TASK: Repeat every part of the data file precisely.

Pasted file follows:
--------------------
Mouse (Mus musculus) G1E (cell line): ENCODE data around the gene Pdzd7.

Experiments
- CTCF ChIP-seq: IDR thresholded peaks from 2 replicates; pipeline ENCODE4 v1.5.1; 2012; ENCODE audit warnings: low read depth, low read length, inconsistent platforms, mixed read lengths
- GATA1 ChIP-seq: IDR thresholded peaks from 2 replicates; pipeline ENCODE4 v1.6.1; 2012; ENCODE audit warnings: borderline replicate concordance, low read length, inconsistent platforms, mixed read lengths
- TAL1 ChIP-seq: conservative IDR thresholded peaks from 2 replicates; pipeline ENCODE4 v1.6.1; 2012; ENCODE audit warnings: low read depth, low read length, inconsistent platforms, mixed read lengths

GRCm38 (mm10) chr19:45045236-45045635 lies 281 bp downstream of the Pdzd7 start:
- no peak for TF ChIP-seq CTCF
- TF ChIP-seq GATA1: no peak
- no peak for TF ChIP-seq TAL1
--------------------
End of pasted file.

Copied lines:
Mouse (Mus musculus) G1E (cell line): ENCODE data around the gene Pdzd7.

Experiments
- CTCF ChIP-seq: IDR thresholded peaks from 2 replicates; pipeline ENCODE4 v1.5.1; 2012; ENCODE audit warnings: low read depth, low read length, inconsistent platforms, mixed read lengths
- GATA1 ChIP-seq: IDR thresholded peaks from 2 replicates; pipeline ENCODE4 v1.6.1; 2012; ENCODE audit warnings: borderline replicate concordance, low read length, inconsistent platforms, mixed read lengths
- TAL1 ChIP-seq: conservative IDR thresholded peaks from 2 replicates; pipeline ENCODE4 v1.6.1; 2012; ENCODE audit warnings: low read depth, low read length, inconsistent platforms, mixed read lengths

GRCm38 (mm10) chr19:45045236-45045635 lies 281 bp downstream of the Pdzd7 start:
- no peak for TF ChIP-seq CTCF
- TF ChIP-seq GATA1: no peak
- no peak for TF ChIP-seq TAL1